A few weeks ago I read a blog post by the illustrious MS researcher Prof. Satnam Singh. He writes about his Kiwi project which he describes as “[trying] to civilise hardware design” – as compared to the explicit writing of state machines. His example is a Ethernet processor which simply swaps the source and destination MAC addresses over and retransmits them. He has code in C#, and it looks a lot like the inferred state machine style of VHDL I’ve been toying with for a while. So (finally) I’ve toyed…
Inferred State machines in VHDL
Have a look at the C# source on the page linked to above, and then come back to see how easily it translates to VHDL. Hardly in need of “civilisation” IMHO :)
architecture inferred_sm_simple of ethernet_echo is begin -- architecture inferred_sm echoer : process is type t_buffer is array (natural range <>) of std_logic_vector(7 downto 0); variable buff : t_buffer(0 to 1023); -- buffer is a reserved word in VHDL variable start : boolean; variable i, j : integer; variable doneReading : boolean; begin -- process echoer tx_sof_n <= '1'; -- We are not at the start of a frame tx_src_rdy_n <= '1'; tx_eof_n <= '1'; -- We are not at the end of a frame start := rx_sof_n = '0' and rx_src_rdy_n = '0'; -- The start condition main : loop -- Process packets indefinitely -- Wait for SOF and SRC_RDY while not start loop wait until rising_edge(clk); exit main when resetn_clk = '0'; start := rx_sof_n = '0' and rx_src_rdy_n = '0'; -- Check for start of frame end loop; -- Read in the entire frame i := 0; doneReading := false; -- Read the remaining bytes while not doneReading loop if rx_src_rdy_n = '0' then buff(i) := rx_data; i := i+1; end if; doneReading := rx_eof_n = '0'; wait until rising_edge(clk); exit main when resetn_clk = '0'; end loop; tx_src_rdy_n <= '0'; -- We are not at the start of a frame -- Now send an Ethernet packet back to where it came from -- Swap source and destination MAC addresses tx_sof_n <= '1'; for j in 6 to 11 loop -- Process a 6 byte MAC address tx_data <= buff(j); tx_sof_n <= '0'; if j /= 6 then tx_sof_n <= '1'; end if; wait until rising_edge(clk); exit main when resetn_clk = '0'; end loop; for j in 0 to 5 loop -- Process a 6 byte MAC address tx_data <= buff(j); wait until rising_edge(clk); exit main when resetn_clk = '0'; end loop; -- Transmit the remaining bytes j := 12; while j < i loop tx_data <= buff(j); if j = i - 1 then tx_eof_n <= '0'; end if; j := j + 1; wait until rising_edge(clk); exit main when resetn_clk = '0'; end loop; tx_src_rdy_n <= '1'; tx_eof_n <= '1'; start := false; -- No longer at start of frame wait until rising_edge(clk); exit main when resetn_clk = '0'; -- End of frame, ready for next frame end loop; end process echoer; end architecture inferred_sm_simple;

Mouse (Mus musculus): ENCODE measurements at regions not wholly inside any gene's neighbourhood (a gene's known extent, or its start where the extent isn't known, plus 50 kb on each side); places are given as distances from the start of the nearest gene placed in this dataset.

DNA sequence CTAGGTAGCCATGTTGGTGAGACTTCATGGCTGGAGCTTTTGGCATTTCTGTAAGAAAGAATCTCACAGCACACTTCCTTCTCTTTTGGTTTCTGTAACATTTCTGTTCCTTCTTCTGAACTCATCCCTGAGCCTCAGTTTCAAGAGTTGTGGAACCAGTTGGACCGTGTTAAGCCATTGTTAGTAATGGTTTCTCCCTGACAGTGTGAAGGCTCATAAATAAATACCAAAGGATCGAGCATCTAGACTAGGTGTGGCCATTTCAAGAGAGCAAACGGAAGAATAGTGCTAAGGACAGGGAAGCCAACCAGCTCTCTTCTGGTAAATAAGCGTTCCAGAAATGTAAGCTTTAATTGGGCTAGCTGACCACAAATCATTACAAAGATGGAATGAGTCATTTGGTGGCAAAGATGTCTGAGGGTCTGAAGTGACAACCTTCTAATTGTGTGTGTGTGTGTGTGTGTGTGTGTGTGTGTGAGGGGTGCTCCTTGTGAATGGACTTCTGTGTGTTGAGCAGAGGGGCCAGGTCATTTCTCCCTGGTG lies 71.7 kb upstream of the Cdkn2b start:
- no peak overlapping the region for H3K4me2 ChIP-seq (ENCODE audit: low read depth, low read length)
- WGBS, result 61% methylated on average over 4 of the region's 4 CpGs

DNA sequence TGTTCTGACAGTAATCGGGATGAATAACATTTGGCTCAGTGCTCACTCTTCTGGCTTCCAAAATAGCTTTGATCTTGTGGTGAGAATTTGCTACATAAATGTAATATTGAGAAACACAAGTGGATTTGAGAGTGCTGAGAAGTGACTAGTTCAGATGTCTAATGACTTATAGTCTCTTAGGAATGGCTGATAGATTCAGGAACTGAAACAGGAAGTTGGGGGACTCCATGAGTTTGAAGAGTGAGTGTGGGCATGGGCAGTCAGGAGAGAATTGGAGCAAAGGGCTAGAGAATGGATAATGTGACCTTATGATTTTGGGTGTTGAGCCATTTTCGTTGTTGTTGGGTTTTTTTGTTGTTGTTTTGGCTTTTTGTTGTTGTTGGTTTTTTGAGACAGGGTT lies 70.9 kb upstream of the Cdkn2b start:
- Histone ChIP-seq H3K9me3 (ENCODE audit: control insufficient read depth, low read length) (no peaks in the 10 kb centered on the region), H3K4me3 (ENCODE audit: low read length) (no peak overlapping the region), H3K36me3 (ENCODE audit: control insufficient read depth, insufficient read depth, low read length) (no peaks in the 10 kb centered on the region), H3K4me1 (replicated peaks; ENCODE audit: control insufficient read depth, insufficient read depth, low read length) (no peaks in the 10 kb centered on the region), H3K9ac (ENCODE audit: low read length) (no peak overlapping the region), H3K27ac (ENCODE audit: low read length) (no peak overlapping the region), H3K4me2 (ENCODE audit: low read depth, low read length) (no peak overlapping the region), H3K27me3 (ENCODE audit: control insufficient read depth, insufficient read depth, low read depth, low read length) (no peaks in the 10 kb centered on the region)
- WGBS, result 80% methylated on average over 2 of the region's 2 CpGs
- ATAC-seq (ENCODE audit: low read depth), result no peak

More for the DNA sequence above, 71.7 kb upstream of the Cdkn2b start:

It’s a very easy translation from one to the other as you’ll see if you put the two pieces of code side by side. And it comes in at 67 lines. Prof. Singh’s C version comes in at (if you neglect the equivalent of the VHDL